The Wall Street Journal predicts this Thanksgiving will be among the busiest travel days in decades, with 55 million travelers anticipated to be moving through US airports and other transportation hubs and highways. In fact, “2022 is expected to be the third-busiest year for Thanksgiving travel since AAA started tracking it in 2000,” and numbers are coming back up to 2019 levels.
US passengers are panicking about whether airports will be chaotic. They are grasping for tips to survive travel stress. That makes now the prime time for operations that care about travel experience to refresh their hospitality mindset and approaches.
Why is Thanksgiving Travel So Popular?
Passengers who travel around the Thanksgiving holiday largely share the same motivation. They want to connect. Holiday travelers possess an empathetic drive to come together, to break bread, and to practice gratitude with loved ones. They are willing to spend money, wait in lines, and deal with multiple stresses and inconveniences.
But that does not mean Thanksgiving travelers deserve to encounter their worst-case scenario customer experience. Airlines, highway systems, railways, rental car companies: think about what kind of customer you encounter on the busiest holiday travel weekend. Likely, your customer is traveling with family members of multiple ages and levels of comfort around travel. As anyone who has vacationed with family knows, this is the most stressful way to travel.
So, what are our opportunities as travel customer experience providers? How can we meet our passengers where they are, in a state of anxiety? How can we create easy, seamless, guided experiences that resonate with the mother in the family who otherwise travels for business? Or the grandfather who has mobility challenges and health safety concerns?
Embrace a Hospitality Mindset for Your Passengers
To provide diverse passenger personas with personalized, seamless customer experiences during the busiest travel time of the year, bake hospitality into every customer experience touchpoint along the journey.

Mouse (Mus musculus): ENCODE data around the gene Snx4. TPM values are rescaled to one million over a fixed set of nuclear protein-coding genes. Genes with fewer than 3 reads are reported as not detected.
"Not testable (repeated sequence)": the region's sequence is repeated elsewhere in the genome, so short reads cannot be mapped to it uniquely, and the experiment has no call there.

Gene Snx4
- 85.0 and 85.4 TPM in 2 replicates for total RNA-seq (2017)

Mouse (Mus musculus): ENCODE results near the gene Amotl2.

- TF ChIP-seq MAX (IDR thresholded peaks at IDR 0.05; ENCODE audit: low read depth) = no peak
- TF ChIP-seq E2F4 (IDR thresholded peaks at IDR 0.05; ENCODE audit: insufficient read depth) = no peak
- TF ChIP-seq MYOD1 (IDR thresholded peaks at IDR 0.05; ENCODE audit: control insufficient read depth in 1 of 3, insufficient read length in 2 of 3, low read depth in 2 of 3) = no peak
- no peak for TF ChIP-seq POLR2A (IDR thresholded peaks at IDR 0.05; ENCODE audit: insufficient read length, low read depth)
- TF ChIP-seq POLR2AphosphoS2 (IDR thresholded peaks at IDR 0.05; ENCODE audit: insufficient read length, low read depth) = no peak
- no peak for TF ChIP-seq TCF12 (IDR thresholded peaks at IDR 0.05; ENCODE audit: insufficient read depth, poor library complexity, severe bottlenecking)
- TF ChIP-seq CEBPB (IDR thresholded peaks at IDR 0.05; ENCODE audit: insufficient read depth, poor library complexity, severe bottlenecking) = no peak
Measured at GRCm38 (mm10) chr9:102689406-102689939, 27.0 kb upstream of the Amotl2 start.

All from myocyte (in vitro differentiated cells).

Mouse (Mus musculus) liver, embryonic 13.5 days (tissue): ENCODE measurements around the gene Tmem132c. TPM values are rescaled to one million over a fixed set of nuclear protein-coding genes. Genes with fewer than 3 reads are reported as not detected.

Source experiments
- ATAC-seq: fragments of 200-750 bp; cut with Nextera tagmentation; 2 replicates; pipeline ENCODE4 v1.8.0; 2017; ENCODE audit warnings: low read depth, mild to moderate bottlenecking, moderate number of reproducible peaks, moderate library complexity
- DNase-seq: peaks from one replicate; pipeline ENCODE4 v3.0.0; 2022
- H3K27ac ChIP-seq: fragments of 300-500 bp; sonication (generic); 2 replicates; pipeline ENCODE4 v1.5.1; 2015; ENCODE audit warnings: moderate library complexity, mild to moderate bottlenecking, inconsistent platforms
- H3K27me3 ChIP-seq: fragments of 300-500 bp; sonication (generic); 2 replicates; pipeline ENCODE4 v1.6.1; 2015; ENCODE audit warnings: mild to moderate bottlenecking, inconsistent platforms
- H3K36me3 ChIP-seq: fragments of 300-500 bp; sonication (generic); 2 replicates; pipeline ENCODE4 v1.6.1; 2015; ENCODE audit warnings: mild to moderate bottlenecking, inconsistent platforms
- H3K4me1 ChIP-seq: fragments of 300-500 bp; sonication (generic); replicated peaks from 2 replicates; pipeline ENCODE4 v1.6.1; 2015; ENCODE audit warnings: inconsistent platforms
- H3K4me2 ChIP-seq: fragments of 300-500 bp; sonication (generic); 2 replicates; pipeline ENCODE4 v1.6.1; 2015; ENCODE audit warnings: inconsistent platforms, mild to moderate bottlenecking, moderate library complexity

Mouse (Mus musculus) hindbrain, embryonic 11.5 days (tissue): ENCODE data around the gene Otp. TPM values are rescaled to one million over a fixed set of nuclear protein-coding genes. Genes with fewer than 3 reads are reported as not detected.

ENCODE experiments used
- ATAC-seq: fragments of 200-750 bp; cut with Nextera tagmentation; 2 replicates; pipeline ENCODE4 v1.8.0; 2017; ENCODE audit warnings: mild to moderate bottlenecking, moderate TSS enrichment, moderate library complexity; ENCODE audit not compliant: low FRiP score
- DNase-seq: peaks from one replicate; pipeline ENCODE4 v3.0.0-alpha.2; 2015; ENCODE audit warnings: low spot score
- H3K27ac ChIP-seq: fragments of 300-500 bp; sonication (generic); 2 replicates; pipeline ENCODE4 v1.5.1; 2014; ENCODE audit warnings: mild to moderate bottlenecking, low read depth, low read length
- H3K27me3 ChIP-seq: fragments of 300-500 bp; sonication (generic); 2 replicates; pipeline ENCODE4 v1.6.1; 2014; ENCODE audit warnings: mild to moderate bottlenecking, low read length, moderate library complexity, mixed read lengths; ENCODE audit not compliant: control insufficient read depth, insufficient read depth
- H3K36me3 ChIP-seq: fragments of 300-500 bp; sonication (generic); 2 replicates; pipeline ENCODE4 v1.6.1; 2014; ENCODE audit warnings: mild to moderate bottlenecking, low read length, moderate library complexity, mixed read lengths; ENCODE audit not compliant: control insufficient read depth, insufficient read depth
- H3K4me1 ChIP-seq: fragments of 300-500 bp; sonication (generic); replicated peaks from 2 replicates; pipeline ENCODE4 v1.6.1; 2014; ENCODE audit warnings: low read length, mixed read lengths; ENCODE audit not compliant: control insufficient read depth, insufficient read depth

This includes extending hospitality to, and modeling hospitality for, your employees. We understand that tight budgets in the post-Covid travel environment, and other mitigating factors, can make it difficult to embark on large-scale hospitality training. But the good news is, there are five straightforward steps you can take, NOW, to improve the travel experience on the ground and in the air for your customers and employees this holiday season.
Manage Passenger Information Boards
You want angry travelers? Present them with inaccurate, or late information. Your information boards need to be the gold standard of clear communication with travelers. Make sure there are key individuals responsible for updating and maintaining flight status, train departure location, and other vital travel information pieces on your boards.
Understand that the unexpected will happen. And use this dynamic communication tool to take control of the unexpected before it causes customer confusion, missed flights, and ruined family reunions. Put someone on the ground to look at what the boards are telling your customers. And to confirm that the information is accurate, clear, and timely.
You need to have a clear plan of action that kicks into place immediately for issues resolution. This requires synchronicity across technology vendors, tech teams, communications staff, and frontline employees who can bridge the technology information gap in the moment by giving customers clear, helpful guidance when they need it most.
Educate Supervisors on Empathy and Patience
We know you are stressed! And just like we always say, “culture starts at the top,” stress starts at the top, too. Make sure every individual in a leadership role of any kind is armed with accurate information, a hospitality mindset, and the autonomy to act on behalf of your customers when they need extra help. This armor reduces stress and empowers your supervisors to act the way you need them to act when the pressure mounts.
Remind and reinforce to your supervisors the importance of empathy and patience along a traveler’s journey. Help them understand that on high volume holiday travel days, you are encountering a broad spectrum of customer personas. From the daily traveler to the once-a-year traveler. Offer skills building sessions, send tips emails, get on the phone. Do what it takes to build up your supervisors in confidence, empathy, and patience, so they can pass on that air of hospitality and guidance to the employees they oversee and the customers they serve.